his lively show purported to examine how artists use color to define space or structure, but it also demonstrated how the geometric tradition in art remains alive. There were echoes here of Josef Albers, Frank Stella, Ellsworth Kelly, et al., but with ingratiating twists. Several works, by Richard Roth, Cordy Ryman, and Martha Clippinger, mediated between painting and sculpture, hugging the wall but jutting slyly into the viewer’s space. Jason Karolak’s little paintings packed a punch as neon-colored geometries dissolved from plausible structures into puzzling cat’s cradles. Maureen McQuillan’s luminous abstractions were as ephemeral-looking as smoke rings, while Rob de Oude’s square-gridded fields seemed to marry Op Art with Agnes Martin; Paul Corio took the grid even further into Op territory with his dazzling Megalicious (2011).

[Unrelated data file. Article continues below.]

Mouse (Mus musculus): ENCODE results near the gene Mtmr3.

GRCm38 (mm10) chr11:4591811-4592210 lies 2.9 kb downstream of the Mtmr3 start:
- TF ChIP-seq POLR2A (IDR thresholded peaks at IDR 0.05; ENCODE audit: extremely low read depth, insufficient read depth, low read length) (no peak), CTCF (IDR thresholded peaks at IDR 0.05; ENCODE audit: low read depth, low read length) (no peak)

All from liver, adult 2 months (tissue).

Pieces by Alain Biltereyst, Richard Caldicott, Kate Shepherd, Don Voisine, and Holly Miller all focused on the power of simple hard-edged shapes but introduced unusual materials like thread and photograms. Meanwhile, Mel Bernstine, Elise Ferguson, and Deborah Zlotsky, in some of the busiest paintings here, offered ingeniously implausible structures, and Richard Garrison’s mixed-media compositions referred to fliers from stores like Walmart and Target. These works, however modest in scale, were resonant with quiet drama.
A version of this story originally appeared in the October 2014 issue of ARTnews on page 118.